Interventions on diet and physical activity – what works; the community.
From: World Health Organisation
- Interventions on diet and physical activity: what works: summary report. World Health Organization 2009
- The paper is a review of the existing literature.
- This report by the World Health Organisation was published in 2009 and was a review of the eligible studies investigating diet and/or physical activity that included human participants and were published in English between January 1995 and June 2006.
- 937 diet studies were chosen for inclusion and 776 physical activity studies.
Diet education programmes that:
target high-risk groups (e.g. menopausal, pre-diabetic women);
Community development campaigns with department cooperation and/or focused on a common goal (e.g. reduction in cardiovascular disease risk).
Group-based physical activity programmes or classes for a similar group of individuals
Moderately Effective Interventions
Interventions that use an existing phone-in service to provide dietary advice
Community-wide interventions conducted as part of a national or global campaign (e.g. healthy lifestyles strategy or “Healthy Village”) in a similar community.
Programmes that target low-income/low literacy populations and include diet education in the standard programme.
Computer/web-based interventions with interactive personalised feedback, targeting high-risk groups.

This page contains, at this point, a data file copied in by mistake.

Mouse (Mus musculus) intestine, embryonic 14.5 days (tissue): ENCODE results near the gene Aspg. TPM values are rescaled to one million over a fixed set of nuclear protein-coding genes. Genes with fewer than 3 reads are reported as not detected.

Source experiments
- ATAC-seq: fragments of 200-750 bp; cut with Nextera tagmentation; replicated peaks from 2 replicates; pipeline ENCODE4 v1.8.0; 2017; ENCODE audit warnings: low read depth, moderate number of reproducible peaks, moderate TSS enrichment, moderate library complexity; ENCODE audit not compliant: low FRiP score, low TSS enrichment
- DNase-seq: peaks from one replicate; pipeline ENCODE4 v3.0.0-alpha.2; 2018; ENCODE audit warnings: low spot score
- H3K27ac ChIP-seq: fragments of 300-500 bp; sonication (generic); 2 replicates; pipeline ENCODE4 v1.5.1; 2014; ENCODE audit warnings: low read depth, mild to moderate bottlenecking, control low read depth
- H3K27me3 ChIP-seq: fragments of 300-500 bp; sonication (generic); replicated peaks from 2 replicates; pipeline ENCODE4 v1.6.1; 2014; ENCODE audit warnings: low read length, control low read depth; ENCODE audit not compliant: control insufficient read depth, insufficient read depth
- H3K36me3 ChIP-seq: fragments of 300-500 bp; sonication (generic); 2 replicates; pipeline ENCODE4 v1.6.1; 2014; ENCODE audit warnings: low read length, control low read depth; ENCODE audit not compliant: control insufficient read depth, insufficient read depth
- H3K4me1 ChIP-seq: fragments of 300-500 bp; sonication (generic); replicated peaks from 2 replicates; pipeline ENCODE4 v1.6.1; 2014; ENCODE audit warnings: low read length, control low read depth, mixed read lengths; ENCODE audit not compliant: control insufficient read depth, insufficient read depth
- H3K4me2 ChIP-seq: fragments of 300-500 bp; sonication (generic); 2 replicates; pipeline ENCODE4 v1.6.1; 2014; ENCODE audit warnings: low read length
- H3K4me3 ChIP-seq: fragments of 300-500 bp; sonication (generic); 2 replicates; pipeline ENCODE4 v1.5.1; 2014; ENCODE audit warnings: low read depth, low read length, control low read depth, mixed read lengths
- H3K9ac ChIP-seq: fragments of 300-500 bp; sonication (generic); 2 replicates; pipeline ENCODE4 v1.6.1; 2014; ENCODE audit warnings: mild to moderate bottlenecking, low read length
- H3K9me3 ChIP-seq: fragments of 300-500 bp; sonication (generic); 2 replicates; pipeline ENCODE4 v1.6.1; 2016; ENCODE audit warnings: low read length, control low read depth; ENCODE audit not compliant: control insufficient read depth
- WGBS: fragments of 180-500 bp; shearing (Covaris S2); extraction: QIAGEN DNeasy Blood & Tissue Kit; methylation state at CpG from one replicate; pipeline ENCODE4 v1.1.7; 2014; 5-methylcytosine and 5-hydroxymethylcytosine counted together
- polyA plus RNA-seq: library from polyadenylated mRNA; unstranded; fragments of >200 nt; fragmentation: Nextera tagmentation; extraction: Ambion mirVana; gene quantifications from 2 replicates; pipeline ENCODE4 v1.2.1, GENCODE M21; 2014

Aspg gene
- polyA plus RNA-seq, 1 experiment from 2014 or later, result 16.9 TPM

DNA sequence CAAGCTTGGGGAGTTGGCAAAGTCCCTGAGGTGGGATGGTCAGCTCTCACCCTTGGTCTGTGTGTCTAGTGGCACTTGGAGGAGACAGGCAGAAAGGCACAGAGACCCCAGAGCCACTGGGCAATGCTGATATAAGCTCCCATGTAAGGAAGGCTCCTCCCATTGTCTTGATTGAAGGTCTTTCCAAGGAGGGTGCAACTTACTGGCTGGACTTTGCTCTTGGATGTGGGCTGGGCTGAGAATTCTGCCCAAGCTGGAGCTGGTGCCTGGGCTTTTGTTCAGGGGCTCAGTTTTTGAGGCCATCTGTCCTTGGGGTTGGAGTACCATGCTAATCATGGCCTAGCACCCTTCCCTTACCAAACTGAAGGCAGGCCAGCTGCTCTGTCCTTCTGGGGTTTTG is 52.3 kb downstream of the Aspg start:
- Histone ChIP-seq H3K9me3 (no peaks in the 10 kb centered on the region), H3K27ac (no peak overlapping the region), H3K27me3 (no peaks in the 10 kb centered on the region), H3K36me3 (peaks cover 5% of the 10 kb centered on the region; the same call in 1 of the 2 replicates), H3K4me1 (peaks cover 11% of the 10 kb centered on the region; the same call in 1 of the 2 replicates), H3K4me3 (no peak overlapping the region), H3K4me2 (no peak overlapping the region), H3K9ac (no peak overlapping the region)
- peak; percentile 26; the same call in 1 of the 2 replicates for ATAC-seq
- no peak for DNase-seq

Supermarket tours and on-site educational programmes to support the purchase of healthier foods.
Walking school bus
Pasos Adelante, or "Steps Forward", is a community-participation campaign for chronic disease prevention targeting border counties between the USA and Mexico. Community health workers were trained as promoters or group leaders and were involved in both the formative assessment and the cultural adaptation of the 12-week prevention programme. Individuals received culturally appropriate educational classes and participated in a walking club. The programme has an 87% completion rate, with a 120-minute median increase in physical activity, and a four serving increase in fruit and vegetables per person per week
"Strategies should be geared to changing social norms and improving community understanding and acceptance of the need to integrate physical activity into everyday life."
- As per the results above.
- Noncommunicable diseases (chronic disease which are not passed from person to person) are by far the leading cause of death in the world today, and their impact is steadily growing. In 2005, 35 million people died from NCDs, which represents 60% of the total number of global deaths in that year.
- A small set of common risk factors is responsible for most of the major noncommunicable diseases: unhealthy diet, physical inactivity and tobacco use. Elimination of these modifiable risk factors would prevent 80% of premature heart disease, 80% of premature stroke, 80% of type 2 diabetes and 40% of cancer.